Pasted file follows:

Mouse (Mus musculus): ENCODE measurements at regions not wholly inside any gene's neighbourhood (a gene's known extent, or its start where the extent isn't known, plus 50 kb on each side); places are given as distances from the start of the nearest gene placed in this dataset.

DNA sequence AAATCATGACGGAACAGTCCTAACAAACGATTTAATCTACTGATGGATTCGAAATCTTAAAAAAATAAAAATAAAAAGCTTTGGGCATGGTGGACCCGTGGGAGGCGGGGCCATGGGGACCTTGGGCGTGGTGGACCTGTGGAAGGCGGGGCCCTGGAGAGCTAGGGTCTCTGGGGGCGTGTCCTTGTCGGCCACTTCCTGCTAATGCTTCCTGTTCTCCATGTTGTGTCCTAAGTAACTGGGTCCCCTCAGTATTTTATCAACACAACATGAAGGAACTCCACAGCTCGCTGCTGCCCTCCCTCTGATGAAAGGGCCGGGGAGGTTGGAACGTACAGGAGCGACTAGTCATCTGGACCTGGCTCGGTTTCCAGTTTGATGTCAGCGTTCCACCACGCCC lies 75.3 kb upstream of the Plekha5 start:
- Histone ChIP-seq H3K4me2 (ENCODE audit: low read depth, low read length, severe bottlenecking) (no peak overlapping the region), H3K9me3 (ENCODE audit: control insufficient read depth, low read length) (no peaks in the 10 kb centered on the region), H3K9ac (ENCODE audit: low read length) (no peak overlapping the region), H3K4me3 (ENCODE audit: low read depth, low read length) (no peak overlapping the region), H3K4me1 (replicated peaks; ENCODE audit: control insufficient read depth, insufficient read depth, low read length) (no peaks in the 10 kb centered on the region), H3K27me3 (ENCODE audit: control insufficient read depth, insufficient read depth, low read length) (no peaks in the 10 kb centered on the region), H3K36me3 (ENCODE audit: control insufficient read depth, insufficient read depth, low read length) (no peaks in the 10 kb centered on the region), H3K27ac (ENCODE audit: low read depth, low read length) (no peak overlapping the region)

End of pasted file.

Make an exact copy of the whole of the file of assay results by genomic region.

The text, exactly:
Mouse (Mus musculus): ENCODE measurements at regions not wholly inside any gene's neighbourhood (a gene's known extent, or its start where the extent isn't known, plus 50 kb on each side); places are given as distances from the start of the nearest gene placed in this dataset.

DNA sequence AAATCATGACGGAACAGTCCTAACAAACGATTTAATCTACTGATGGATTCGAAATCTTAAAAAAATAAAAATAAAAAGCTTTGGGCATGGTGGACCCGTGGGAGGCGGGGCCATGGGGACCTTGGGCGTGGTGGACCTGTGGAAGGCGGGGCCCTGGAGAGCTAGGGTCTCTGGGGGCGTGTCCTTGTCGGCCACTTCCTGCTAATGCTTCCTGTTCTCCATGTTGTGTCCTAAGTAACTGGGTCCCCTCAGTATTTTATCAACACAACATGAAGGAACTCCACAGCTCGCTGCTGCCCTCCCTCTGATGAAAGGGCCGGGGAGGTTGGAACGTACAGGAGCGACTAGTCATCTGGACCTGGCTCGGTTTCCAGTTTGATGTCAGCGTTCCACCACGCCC lies 75.3 kb upstream of the Plekha5 start:
- Histone ChIP-seq H3K4me2 (ENCODE audit: low read depth, low read length, severe bottlenecking) (no peak overlapping the region), H3K9me3 (ENCODE audit: control insufficient read depth, low read length) (no peaks in the 10 kb centered on the region), H3K9ac (ENCODE audit: low read length) (no peak overlapping the region), H3K4me3 (ENCODE audit: low read depth, low read length) (no peak overlapping the region), H3K4me1 (replicated peaks; ENCODE audit: control insufficient read depth, insufficient read depth, low read length) (no peaks in the 10 kb centered on the region), H3K27me3 (ENCODE audit: control insufficient read depth, insufficient read depth, low read length) (no peaks in the 10 kb centered on the region), H3K36me3 (ENCODE audit: control insufficient read depth, insufficient read depth, low read length) (no peaks in the 10 kb centered on the region), H3K27ac (ENCODE audit: low read depth, low read length) (no peak overlapping the region)